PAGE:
1. When was the last time you discovered an artist through word of mouth?
My friends usually recommend music to me on a regular basis. To answer your question, not too long ago.

2.       How useful is the tool of ‘word of mouth’ when an artist is just starting their career?
Useful but it becomes such a crutch. Hoping and waiting for word of mouth to pick up.

3.       What were your first ‘tools of promotion’ when you first started in music?
Mainly trying to do gigs whilst handing out free CDs and myspace links (when that was still a thing). 

4.       What made you choose the path of music?

When I was introduced to bands like Travis and Coldplay, I really saw myself doing what they were doing. Making music that “spoke to people” and playing live in front of many people.

5.       What do you think the industry would look like without streaming platforms like Spotify?

Finding new music would be more of a challenge. But then again, people have always found ways to hear new music **Cough**Napster **cough** 

6.       Do you think your career and current music making abilities/style would be different had you not had that ten year interlude?

Maybe. You can never know what would have happened had I continued. I still have a back catalogue of tracks I wrote that I would have put out in some form, I guess. I think my music would have also evolved. 

7.       Are you ultimately grateful for it or is it not easy to feel that as much as you’d like? We’re all human after all!

Life takes you to unexpected places and the journey is always worth savouring. Without it, you will never be who you are today. That’s always been my mantra in life. Those 10 years allowed me to grow in other ways that may or may not have been possible if I continued on the initial path. The short answer is I’m grateful for the journey.

8.       What would you say to people who are potentially going through what you went through and feel like they haven’t ‘come out the other side’ yet?

It’s not going to be an easy ride. 

9.       We can feel it in your music, but what was that isolating and subsequent yearning experience for you, or was the song mainly rooted in your empathy and you cannot define a singular ‘experience’?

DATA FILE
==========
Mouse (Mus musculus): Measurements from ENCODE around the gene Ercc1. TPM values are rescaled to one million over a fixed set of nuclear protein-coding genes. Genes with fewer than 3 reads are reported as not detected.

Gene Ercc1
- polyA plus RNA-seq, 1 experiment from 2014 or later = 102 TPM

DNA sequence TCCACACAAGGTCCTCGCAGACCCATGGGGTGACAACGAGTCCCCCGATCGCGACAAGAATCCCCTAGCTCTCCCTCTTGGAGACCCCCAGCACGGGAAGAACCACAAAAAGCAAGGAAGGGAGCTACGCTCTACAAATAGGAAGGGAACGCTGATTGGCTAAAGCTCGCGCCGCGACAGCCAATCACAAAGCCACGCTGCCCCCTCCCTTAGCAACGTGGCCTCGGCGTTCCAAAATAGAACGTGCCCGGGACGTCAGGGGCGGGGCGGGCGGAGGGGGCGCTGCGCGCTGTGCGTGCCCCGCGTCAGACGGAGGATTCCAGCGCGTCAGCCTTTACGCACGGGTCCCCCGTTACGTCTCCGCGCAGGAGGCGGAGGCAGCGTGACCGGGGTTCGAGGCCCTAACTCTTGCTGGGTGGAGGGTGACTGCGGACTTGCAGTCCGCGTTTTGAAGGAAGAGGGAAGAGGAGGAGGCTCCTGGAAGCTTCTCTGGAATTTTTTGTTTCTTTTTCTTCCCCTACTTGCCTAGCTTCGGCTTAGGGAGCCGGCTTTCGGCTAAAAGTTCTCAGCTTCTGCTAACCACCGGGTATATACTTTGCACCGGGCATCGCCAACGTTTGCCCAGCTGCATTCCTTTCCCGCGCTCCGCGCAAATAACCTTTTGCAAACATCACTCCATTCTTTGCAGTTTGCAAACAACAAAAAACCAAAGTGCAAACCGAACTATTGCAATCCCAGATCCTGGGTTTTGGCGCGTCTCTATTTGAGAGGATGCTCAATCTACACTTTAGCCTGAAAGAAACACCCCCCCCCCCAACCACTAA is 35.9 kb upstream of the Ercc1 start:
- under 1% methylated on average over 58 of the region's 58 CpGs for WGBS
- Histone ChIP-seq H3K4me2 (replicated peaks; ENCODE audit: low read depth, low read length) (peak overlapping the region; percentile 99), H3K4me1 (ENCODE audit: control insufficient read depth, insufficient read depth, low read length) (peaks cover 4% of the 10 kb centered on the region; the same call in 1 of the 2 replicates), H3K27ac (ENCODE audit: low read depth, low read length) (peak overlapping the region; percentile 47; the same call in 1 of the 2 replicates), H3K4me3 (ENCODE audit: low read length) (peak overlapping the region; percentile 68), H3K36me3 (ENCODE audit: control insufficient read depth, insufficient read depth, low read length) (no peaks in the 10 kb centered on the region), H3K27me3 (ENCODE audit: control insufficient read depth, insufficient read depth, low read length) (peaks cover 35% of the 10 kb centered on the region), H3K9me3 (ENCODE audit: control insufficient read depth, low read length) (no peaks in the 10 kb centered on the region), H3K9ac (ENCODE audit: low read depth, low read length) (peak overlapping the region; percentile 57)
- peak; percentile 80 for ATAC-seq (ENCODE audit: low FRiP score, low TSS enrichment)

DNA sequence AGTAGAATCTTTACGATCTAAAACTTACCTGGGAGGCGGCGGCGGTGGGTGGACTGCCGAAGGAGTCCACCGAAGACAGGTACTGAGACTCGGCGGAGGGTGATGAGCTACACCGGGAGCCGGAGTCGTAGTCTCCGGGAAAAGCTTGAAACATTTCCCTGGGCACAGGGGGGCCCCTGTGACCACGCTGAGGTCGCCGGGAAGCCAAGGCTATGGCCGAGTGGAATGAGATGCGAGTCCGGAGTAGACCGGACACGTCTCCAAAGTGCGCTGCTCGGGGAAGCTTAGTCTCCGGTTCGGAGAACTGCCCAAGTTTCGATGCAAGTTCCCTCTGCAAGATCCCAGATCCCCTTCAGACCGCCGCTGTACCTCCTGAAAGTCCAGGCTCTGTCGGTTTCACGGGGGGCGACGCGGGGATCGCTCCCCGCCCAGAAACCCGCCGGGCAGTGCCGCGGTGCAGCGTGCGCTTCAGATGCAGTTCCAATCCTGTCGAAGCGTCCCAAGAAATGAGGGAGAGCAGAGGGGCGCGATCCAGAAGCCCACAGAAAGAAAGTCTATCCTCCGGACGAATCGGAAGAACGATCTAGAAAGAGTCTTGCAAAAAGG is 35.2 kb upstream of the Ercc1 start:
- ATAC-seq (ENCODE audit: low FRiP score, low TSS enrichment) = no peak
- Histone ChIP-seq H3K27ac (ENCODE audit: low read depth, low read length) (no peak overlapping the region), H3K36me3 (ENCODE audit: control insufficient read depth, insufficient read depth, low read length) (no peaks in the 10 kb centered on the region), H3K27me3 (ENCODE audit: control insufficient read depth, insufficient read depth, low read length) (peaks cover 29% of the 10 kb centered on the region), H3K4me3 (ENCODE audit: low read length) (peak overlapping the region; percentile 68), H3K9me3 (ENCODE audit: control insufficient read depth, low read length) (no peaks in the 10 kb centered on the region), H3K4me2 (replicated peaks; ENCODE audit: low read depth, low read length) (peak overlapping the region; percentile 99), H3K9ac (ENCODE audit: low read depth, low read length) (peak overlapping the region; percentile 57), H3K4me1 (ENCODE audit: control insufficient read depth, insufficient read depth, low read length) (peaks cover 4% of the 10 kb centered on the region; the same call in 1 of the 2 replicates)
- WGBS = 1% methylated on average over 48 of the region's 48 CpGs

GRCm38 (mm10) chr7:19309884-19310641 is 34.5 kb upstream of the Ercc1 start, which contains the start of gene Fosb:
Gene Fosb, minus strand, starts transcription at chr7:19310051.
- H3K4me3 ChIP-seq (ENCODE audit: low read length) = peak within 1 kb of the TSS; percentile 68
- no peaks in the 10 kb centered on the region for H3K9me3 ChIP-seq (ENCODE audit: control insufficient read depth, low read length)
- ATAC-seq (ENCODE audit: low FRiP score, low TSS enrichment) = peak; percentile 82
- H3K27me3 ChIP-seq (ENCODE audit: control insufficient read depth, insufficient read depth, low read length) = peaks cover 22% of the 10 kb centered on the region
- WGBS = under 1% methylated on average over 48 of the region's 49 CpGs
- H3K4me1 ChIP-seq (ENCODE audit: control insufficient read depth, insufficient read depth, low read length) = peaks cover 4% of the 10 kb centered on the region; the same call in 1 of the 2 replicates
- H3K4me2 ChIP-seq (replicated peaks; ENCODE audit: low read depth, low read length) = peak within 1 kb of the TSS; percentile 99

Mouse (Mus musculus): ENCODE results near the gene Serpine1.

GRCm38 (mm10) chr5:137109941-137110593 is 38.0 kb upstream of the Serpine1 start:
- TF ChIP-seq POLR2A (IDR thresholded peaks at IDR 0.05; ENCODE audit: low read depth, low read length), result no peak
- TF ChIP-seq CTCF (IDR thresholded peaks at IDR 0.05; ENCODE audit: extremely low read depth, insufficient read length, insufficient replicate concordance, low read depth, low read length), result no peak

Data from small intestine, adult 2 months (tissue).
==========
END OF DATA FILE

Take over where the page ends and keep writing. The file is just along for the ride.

I describe my music as “heart on the sleeve” melancholia. Sometimes it’s from personal experience. Sometimes I write it like a story from another person’s perspective. Seeing stories unfold during the pandemic of people separated over long distances made me come up with songs like The Only One. 

10.   Did anyone or anything inspire you to start making music again or was it self-initiated?

My daughter told me about her experiences being bullied at school. I had previously written a song called Angel suit more than 11 years ago and I thought I should spend some time putting it out. This was really the spark I needed. From there on, It was a snowball for me. It was like falling in love all over again with writing and playing music. I realised how much I missed it.

11.   Have you still been playing over the past ten years, if just for pleasure? If so, why? Did it just feel fated or did you not mind not re-entering the professional sphere?

When I gave up on music, I was feeling burnt out and sold all my gear but kept one single guitar which rarely got a looking at. During the pandemic, I had some spare money so I thought I’d buy a new guitar which led me to spend more time playing this “new shiny toy”. That got me back into enjoying playing again. I started writing again (something I thought I’d never regain). 

For fans of Arcade Fire, The Divine Comedy, and The Flaming Lips, you can find ‘The Only One’ and Fynbos via the links below: